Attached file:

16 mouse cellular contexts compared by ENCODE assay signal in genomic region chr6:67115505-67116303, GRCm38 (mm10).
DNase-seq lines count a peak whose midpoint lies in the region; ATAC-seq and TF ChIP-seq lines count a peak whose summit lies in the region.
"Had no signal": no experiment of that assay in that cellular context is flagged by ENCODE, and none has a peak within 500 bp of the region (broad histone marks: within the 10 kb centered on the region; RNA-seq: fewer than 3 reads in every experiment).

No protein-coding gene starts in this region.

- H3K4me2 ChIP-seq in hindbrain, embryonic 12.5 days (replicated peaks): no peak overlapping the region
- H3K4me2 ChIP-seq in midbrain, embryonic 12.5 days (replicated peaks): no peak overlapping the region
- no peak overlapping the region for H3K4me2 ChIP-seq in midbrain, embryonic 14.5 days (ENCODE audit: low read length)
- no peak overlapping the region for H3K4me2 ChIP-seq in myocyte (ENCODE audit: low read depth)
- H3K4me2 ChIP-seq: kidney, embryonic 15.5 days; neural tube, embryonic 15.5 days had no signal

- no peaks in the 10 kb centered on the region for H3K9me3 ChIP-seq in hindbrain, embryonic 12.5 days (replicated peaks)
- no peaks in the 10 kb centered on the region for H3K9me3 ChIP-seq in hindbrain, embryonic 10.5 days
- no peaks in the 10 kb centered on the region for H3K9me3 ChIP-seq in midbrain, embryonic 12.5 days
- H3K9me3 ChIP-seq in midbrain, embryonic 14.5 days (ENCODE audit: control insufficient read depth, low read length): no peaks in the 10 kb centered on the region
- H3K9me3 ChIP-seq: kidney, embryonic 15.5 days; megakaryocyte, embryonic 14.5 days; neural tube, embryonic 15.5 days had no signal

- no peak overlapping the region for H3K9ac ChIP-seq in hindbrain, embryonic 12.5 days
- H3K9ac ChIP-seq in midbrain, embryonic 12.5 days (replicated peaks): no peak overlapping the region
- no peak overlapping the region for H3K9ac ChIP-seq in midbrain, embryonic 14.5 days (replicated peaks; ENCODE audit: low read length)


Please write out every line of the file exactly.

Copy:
16 mouse cellular contexts compared by ENCODE assay signal in genomic region chr6:67115505-67116303, GRCm38 (mm10).
DNase-seq lines count a peak whose midpoint lies in the region; ATAC-seq and TF ChIP-seq lines count a peak whose summit lies in the region.
"Had no signal": no experiment of that assay in that cellular context is flagged by ENCODE, and none has a peak within 500 bp of the region (broad histone marks: within the 10 kb centered on the region; RNA-seq: fewer than 3 reads in every experiment).

No protein-coding gene starts in this region.

- H3K4me2 ChIP-seq in hindbrain, embryonic 12.5 days (replicated peaks): no peak overlapping the region
- H3K4me2 ChIP-seq in midbrain, embryonic 12.5 days (replicated peaks): no peak overlapping the region
- no peak overlapping the region for H3K4me2 ChIP-seq in midbrain, embryonic 14.5 days (ENCODE audit: low read length)
- no peak overlapping the region for H3K4me2 ChIP-seq in myocyte (ENCODE audit: low read depth)
- H3K4me2 ChIP-seq: kidney, embryonic 15.5 days; neural tube, embryonic 15.5 days had no signal

- no peaks in the 10 kb centered on the region for H3K9me3 ChIP-seq in hindbrain, embryonic 12.5 days (replicated peaks)
- no peaks in the 10 kb centered on the region for H3K9me3 ChIP-seq in hindbrain, embryonic 10.5 days
- no peaks in the 10 kb centered on the region for H3K9me3 ChIP-seq in midbrain, embryonic 12.5 days
- H3K9me3 ChIP-seq in midbrain, embryonic 14.5 days (ENCODE audit: control insufficient read depth, low read length): no peaks in the 10 kb centered on the region
- H3K9me3 ChIP-seq: kidney, embryonic 15.5 days; megakaryocyte, embryonic 14.5 days; neural tube, embryonic 15.5 days had no signal

- no peak overlapping the region for H3K9ac ChIP-seq in hindbrain, embryonic 12.5 days
- H3K9ac ChIP-seq in midbrain, embryonic 12.5 days (replicated peaks): no peak overlapping the region
- no peak overlapping the region for H3K9ac ChIP-seq in midbrain, embryonic 14.5 days (replicated peaks; ENCODE audit: low read length)